Research Question/Issue We explore how the interrelations of governance mechanisms ("bundles") influence a firm's propensity for corporate acquisitions. Focusing on four key internal and external mechanisms, namely, board of directors monitoring, CEO pay incentives, takeover market discipline, and institutional investor monitoring, we use a sample of 1171 completed M&A deals by 799 U.S. firms during the period 1998-2015 to test the Substitution versus Complementarity Hypotheses.Research Findings/Insights The findings provide, in the main, support for both the Substitution and the Complementarity Hypotheses, with several incentives alignment, internal and external monitoring mechanisms acting as substitutes and complements of each other toward firm acquisitiveness.Theoretical/Academic Implications Our results challenge the notion that corporate governance mechanisms purely function as independent factors and contribute to the configurational perspective of corporate governance. They offer new evidence that combinations or "bundles" of firm-level governance mechanisms can allow for differing degrees of firm acquisitiveness.Practitioner/Policy Implications Different governance "bundles" will have different implications for major strategic decisions such as corporate acquisitions. Firms seeking to control or increase acquisition propensity can thus consider "equifinal" governance configurations, whereby alternative combinations of governance mechanisms can lead to comparable, desired outcomes.

Corporate governance "bundles" and firm acquisitiveness

Veronesi, G
2021-01-01

Abstract

Research Question/Issue We explore how the interrelations of governance mechanisms ("bundles") influence a firm's propensity for corporate acquisitions. Focusing on four key internal and external mechanisms, namely, board of directors monitoring, CEO pay incentives, takeover market discipline, and institutional investor monitoring, we use a sample of 1171 completed M&A deals by 799 U.S. firms during the period 1998-2015 to test the Substitution versus Complementarity Hypotheses.Research Findings/Insights The findings provide, in the main, support for both the Substitution and the Complementarity Hypotheses, with several incentives alignment, internal and external monitoring mechanisms acting as substitutes and complements of each other toward firm acquisitiveness.Theoretical/Academic Implications Our results challenge the notion that corporate governance mechanisms purely function as independent factors and contribute to the configurational perspective of corporate governance. They offer new evidence that combinations or "bundles" of firm-level governance mechanisms can allow for differing degrees of firm acquisitiveness.Practitioner/Policy Implications Different governance "bundles" will have different implications for major strategic decisions such as corporate acquisitions. Firms seeking to control or increase acquisition propensity can thus consider "equifinal" governance configurations, whereby alternative combinations of governance mechanisms can lead to comparable, desired outcomes.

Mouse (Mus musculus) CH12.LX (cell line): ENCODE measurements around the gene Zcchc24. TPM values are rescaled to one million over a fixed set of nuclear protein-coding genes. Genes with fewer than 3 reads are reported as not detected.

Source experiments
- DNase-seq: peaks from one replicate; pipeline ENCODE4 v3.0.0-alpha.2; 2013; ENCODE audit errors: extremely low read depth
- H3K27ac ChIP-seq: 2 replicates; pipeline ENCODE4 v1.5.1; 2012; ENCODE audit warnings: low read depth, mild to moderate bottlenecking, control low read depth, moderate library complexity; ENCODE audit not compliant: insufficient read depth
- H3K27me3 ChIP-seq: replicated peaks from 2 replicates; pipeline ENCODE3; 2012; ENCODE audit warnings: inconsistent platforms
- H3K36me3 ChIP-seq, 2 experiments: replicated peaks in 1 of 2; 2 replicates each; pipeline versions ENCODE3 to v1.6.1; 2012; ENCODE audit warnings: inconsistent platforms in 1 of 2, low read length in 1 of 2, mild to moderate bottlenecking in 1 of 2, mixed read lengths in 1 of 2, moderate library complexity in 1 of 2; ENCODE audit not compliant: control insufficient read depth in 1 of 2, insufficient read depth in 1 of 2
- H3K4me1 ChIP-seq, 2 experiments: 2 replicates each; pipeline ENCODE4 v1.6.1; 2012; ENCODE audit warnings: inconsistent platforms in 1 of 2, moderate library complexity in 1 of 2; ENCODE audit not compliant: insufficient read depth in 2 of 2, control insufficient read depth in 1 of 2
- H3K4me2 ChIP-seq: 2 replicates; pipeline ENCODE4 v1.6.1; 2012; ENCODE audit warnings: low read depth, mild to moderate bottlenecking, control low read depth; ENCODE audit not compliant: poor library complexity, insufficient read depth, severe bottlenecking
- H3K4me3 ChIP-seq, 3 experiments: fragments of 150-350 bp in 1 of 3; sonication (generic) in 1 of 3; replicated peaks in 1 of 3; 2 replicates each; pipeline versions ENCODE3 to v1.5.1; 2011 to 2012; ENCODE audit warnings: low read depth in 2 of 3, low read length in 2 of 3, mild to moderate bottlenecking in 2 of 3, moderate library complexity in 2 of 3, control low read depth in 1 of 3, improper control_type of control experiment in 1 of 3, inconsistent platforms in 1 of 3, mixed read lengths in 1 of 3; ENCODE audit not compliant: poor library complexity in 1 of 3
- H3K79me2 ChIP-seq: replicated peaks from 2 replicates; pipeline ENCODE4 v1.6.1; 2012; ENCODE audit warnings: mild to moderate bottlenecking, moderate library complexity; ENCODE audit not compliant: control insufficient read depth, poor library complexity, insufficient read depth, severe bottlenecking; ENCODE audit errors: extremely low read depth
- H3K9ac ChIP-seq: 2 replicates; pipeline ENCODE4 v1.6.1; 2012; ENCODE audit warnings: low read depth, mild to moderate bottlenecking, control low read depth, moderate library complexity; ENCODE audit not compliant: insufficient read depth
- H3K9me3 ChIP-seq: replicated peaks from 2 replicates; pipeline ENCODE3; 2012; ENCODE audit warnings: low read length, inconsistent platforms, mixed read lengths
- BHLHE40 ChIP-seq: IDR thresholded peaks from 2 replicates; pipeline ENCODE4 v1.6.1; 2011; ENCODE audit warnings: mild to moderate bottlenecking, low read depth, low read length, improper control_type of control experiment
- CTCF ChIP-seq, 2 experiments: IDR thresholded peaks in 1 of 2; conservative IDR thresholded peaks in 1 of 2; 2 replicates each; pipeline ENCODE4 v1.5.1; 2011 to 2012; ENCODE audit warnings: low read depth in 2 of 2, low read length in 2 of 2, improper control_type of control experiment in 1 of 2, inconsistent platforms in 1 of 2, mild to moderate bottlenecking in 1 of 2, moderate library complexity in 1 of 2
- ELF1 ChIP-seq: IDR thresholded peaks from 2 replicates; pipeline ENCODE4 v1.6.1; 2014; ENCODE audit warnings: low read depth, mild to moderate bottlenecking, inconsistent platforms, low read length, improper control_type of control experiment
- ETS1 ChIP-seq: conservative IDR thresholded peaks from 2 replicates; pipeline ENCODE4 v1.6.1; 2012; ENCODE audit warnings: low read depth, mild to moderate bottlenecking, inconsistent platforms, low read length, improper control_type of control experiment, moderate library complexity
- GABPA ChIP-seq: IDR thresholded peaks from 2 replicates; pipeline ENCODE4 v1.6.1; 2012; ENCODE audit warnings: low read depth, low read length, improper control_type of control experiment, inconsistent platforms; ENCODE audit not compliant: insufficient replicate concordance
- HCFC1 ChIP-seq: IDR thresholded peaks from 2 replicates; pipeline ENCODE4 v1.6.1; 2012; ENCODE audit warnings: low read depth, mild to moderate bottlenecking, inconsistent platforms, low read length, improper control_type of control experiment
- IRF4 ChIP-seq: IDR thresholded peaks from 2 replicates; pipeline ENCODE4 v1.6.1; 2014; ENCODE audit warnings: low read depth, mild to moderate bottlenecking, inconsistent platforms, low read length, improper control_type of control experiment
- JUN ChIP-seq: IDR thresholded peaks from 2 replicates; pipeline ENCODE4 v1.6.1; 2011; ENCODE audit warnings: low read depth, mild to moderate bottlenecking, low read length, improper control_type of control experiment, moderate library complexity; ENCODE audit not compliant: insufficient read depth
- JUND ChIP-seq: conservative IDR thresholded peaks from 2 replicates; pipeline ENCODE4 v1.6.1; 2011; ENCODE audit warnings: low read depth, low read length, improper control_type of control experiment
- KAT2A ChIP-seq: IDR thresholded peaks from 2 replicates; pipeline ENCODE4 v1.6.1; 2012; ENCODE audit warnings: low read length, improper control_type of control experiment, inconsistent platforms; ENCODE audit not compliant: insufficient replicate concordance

2021
corporate governance
acquisitions
substitution
complementarity
governance bundles
configurational perspective
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Utilizza questo identificativo per citare o creare un link a questo documento: https://hdl.handle.net/11562/1115534
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